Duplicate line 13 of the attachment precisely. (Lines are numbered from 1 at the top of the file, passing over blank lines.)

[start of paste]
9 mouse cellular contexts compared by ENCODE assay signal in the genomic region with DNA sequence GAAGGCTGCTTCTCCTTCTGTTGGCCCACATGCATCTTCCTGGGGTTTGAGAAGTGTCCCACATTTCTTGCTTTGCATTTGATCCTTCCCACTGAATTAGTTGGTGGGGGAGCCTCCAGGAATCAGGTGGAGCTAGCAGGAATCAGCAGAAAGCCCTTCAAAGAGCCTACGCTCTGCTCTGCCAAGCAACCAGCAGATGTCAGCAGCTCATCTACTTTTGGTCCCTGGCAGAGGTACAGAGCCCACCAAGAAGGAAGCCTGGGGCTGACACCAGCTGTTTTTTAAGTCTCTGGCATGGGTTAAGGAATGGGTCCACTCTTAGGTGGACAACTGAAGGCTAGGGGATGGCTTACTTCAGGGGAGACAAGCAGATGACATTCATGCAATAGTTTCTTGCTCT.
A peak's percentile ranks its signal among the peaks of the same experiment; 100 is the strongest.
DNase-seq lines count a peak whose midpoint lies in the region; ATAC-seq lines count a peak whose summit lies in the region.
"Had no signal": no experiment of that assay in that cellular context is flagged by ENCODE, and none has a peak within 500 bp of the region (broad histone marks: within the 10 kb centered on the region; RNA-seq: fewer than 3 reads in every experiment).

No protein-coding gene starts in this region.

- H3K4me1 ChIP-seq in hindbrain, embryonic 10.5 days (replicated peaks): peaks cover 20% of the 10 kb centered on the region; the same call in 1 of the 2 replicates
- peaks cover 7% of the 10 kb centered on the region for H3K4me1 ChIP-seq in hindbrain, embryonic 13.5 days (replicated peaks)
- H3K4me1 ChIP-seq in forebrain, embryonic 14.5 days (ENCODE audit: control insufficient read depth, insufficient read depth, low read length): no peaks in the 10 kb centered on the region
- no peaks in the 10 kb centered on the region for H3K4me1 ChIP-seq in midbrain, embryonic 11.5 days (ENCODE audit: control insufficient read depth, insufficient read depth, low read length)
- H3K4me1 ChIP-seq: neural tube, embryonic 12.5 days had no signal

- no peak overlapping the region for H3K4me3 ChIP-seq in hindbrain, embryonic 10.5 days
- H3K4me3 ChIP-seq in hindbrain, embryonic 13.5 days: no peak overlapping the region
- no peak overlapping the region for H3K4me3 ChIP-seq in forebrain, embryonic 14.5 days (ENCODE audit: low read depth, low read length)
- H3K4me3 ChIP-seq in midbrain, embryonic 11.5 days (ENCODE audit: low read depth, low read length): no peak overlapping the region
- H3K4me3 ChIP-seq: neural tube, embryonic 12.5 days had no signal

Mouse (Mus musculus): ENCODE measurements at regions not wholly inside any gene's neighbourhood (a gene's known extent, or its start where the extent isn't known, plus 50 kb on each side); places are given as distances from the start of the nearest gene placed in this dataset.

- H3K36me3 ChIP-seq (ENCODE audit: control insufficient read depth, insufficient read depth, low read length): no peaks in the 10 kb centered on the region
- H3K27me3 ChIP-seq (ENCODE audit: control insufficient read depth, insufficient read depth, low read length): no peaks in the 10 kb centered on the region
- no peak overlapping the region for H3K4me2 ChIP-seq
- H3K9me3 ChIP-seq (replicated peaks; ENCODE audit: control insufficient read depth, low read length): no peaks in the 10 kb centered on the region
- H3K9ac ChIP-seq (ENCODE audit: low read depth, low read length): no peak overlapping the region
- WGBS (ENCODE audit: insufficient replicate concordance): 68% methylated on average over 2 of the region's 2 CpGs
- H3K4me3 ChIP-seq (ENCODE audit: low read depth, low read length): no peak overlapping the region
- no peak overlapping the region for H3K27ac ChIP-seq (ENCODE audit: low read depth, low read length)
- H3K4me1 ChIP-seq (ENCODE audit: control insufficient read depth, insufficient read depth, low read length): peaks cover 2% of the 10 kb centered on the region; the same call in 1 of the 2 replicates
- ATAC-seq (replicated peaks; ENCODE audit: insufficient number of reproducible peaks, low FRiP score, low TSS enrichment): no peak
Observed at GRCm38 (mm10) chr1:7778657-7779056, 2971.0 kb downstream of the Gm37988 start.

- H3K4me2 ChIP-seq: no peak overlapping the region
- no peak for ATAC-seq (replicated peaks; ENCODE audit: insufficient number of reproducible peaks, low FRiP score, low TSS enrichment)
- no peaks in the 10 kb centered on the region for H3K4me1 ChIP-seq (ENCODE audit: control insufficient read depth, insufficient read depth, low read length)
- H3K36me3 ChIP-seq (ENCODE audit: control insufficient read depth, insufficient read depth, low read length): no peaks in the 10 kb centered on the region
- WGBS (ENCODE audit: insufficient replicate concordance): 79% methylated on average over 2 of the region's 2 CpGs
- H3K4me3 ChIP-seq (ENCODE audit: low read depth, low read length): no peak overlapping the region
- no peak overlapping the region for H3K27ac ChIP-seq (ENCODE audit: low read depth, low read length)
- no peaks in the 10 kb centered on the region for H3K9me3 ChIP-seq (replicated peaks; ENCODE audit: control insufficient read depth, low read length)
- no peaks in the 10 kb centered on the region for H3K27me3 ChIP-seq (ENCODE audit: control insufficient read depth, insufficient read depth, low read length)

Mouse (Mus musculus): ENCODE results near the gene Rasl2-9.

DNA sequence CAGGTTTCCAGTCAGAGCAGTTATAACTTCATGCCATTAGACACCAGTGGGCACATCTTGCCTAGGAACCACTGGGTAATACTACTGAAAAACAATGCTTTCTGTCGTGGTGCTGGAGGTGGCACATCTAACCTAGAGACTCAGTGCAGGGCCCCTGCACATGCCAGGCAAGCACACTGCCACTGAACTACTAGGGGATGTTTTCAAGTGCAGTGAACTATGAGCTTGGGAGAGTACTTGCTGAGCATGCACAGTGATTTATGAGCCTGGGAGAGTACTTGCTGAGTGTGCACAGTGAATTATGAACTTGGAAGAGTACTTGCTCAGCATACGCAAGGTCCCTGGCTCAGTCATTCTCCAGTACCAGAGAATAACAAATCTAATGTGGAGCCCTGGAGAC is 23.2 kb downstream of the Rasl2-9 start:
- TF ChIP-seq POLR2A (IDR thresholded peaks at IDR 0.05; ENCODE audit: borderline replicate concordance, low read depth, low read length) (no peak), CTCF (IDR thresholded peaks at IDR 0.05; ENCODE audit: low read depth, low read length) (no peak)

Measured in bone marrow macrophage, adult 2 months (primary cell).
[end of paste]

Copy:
- no peak overlapping the region for H3K4me3 ChIP-seq in forebrain, embryonic 14.5 days (ENCODE audit: low read depth, low read length)